The role of the district court and this court are basically the same in the bankruptcy appellate process. See Microsoft Corp. v. DAK Indus., Inc. (In re DAK Industries, Inc.), 66 F.3d 1091, 1094 (9th Cir. 1995). Therefore, we review the bankruptcy court's decision directly. See id. We review the bankruptcy court's findings of fact for clear error, and its conclusions of law de novo. See id.
In this appeal, the Georges challenge the district court's ruling affirming the bankruptcy court's order wherein the bankruptcy court granted the City's motion for a surrender order pursuant to Section 365(d) (4).
We resolve all of the Georges' remaining claims in this appeal in a memorandum disposition filed contemporaneously with this opinion.
The Georges contend that their agreement with the City was not a lease but rather a "development agreement" under the California Tidelands Trust Doctrine and therefore is not subject to the requirements of Section 365(d) (4). The Georges primarily rely on our decision in City of San Francisco Mkt. Corp. v. Walsh (In re Moreggia & Sons, Inc.), 852 F.2d 1179 (9th Cir. 1988). The facts of Moreggia, however, are easily distinguishable from this case. In Moreggia, the agreement involved the right to occupy two vending stalls in a building constructed using redevelopment bonds. See id. at 1180. The "rent" was not related to the value of the possessory right but rather was collected only as needed by the city to repay the bonds. See id. at 1184. At the time of the bankruptcy filing, the debtor no longer had an obligation to pay rent. See id. at 1180.
The Moreggia court affirmed a bankruptcy court decision that the lease in question was not subject to Section 365(d) (4). See id. at 1181. The court focused on the "economic realities" of the agreement, id. at 1182, and relied on its finding that " [n]o true landlord/tenant relationship was ever intended or created." Id. at 1184. The Moreggia court also stressed that the debtor's remaining obligations were few, while its possessory interest was large. See id. The Moreggia court held that "the purpose of Section 365(d) (4) is to protect lessors from delay and uncertainty by forcing the trustee or debtor-in-possession to act quickly to assume unexpired leases." Id. at 1185 (citing Southwest Aircraft Servs., Inc. v. City of Long Beach (In re Southwest Aircraft Servs., Inc.), 831 F.2d 848, 850 (9th Cir. 1987)). In Moreggia, the lessor had no expectation of further income from the debtor because there was no further payment obligation. Thus, the primary uncertainty that would exist under an ordinary lease--whether the debtor would pay the rent--was not present in that case.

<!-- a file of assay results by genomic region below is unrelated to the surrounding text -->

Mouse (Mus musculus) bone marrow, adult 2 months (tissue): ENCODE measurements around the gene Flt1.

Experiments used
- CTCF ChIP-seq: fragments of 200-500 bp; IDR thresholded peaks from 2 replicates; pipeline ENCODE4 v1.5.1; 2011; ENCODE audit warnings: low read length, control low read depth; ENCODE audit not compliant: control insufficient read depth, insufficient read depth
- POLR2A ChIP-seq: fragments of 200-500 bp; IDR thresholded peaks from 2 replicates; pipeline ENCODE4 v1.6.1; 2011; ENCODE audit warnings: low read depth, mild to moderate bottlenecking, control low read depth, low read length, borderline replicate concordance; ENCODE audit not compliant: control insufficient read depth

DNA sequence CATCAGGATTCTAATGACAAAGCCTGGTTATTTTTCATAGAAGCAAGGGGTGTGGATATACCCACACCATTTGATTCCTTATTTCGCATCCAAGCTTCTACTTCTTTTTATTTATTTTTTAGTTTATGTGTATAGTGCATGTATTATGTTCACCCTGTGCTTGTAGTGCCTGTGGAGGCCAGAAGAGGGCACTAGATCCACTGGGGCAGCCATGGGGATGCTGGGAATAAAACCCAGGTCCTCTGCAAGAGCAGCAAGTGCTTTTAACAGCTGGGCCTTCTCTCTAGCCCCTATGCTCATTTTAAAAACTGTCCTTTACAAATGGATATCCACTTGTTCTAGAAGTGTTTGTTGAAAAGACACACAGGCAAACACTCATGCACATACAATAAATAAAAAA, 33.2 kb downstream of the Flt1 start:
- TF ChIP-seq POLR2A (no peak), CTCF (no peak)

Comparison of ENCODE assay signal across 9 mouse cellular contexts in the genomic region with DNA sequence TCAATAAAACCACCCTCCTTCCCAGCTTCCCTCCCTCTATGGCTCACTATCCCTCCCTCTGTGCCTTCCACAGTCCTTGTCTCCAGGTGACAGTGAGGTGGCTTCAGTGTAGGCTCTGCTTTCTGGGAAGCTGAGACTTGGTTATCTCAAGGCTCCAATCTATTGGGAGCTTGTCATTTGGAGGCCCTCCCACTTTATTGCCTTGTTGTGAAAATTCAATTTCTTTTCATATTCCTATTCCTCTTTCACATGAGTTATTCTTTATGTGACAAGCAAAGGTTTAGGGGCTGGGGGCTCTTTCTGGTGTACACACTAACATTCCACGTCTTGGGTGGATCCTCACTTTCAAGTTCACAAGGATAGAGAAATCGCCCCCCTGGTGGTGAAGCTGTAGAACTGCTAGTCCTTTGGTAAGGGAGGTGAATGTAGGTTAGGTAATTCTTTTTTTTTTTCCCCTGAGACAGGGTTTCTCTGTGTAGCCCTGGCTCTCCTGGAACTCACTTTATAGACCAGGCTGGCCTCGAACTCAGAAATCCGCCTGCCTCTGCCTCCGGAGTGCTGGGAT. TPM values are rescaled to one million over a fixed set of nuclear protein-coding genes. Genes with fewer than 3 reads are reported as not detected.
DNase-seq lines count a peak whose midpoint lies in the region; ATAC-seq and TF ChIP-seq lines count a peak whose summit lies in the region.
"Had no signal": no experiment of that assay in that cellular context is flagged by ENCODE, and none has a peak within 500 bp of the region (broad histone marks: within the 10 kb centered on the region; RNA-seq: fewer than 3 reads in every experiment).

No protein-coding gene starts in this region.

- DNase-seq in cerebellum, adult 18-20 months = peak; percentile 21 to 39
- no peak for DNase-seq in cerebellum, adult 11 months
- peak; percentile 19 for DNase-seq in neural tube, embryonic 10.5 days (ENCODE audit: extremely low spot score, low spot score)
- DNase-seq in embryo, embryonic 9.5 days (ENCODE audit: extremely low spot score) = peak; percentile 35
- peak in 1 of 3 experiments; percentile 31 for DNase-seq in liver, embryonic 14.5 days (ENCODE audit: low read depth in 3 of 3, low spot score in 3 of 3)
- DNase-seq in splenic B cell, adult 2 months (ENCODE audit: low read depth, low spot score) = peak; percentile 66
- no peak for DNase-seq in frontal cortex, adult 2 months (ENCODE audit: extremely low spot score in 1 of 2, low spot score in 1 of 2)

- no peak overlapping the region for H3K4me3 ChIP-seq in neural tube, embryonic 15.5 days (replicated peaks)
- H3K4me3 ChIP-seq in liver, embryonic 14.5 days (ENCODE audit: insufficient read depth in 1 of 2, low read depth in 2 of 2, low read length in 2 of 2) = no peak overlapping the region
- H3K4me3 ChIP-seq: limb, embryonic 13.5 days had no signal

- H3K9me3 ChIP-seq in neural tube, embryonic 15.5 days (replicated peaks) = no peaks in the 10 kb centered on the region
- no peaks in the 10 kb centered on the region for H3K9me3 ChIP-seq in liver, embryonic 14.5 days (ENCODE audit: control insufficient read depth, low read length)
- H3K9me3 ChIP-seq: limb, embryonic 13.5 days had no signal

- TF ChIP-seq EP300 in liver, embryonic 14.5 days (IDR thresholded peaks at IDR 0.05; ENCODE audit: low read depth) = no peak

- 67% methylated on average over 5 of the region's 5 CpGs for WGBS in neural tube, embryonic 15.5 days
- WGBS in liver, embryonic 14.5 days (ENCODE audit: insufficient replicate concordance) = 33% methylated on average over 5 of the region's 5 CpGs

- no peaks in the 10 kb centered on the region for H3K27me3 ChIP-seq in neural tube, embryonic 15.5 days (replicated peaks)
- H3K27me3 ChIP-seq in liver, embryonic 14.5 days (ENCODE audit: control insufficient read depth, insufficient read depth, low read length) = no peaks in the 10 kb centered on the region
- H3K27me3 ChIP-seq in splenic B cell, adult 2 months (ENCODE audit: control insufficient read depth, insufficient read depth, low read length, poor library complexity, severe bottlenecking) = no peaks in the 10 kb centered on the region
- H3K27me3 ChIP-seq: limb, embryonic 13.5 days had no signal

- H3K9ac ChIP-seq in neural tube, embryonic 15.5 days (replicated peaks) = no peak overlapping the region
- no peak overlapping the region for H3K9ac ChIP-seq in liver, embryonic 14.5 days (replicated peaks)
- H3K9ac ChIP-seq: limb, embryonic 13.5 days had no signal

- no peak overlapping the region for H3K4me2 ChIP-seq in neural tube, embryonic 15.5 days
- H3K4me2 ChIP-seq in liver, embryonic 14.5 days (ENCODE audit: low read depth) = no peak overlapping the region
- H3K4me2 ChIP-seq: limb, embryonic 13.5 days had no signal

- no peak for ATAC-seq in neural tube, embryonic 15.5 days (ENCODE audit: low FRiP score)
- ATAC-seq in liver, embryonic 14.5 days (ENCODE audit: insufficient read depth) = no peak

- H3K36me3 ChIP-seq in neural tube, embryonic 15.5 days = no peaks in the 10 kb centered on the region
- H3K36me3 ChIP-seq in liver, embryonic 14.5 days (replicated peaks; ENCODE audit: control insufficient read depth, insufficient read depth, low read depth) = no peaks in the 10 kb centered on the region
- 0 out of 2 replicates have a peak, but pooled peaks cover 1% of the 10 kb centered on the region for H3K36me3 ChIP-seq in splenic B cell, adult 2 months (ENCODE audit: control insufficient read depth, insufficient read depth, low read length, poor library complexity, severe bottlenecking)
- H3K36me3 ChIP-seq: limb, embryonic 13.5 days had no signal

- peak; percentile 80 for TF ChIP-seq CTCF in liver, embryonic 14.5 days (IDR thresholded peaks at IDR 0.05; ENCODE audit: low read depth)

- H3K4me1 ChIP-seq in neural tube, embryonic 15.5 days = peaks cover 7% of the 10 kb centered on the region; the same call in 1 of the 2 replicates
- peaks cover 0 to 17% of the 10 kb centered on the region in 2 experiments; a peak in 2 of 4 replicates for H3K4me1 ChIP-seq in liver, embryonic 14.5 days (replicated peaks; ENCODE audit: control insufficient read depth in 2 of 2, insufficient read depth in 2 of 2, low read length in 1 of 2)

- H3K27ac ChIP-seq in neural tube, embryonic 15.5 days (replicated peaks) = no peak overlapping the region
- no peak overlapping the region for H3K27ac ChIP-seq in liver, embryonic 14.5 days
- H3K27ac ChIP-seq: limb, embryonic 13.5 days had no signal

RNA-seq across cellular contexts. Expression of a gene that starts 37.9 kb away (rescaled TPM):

The facts of the case at hand are very different. The agreement between the Georges and the City had all the indicia of a landlord/tenant relationship. The Georges were required to pay rent over the course of the 30-year agreement, and the rent was tied to the Consumer Price Index and the fair market value of the property. There were penalties for late rental payments, and the Georges were required to put up a security deposit. Additionally, the Georges have no fee title to the land, and the agreement specifically notes that the lessor will take control of the land should the lease be terminated and take title to the improvements if they are not removed within 60 days of termination. In this case, the purposes of Section 365 are met by protecting the City, as lessor, from delay and uncertainty.
Notably, a case from the Ninth Circuit Bankruptcy Appellate Panel with almost identical facts also found that Section 365 is applicable to this type of agreement. In Port Angeles Waterfront Assocs. v. Port of Port Angeles (In re Port Angeles Waterfront Assocs.), 134 B.R. 377 (9th Cir. BAP 1991), the appellants failed to assume their lease within the 60-day time period. The fifty-year lease involved waterfront property on which the tenant had built the structures and sub-leased portions of them. The BAP found the agreement to be a "true lease" under Section 365(d) (4). See id. at 379. We find the BAP's narrow reading of Moreggia in Port Angeles Waterfront Associates persuasive.
For these reasons, we hold that the agreement between the Georges and the City was a lease pursuant to Section 365(d) (4).
The Georges next claim that because the City both demanded and accepted rent from them after the 60-day period to assume or reject had expired, it waived its rights under Section 365. Furthermore, the Georges claim that the City should be estopped from bringing the motion for a surrender order. We disagree.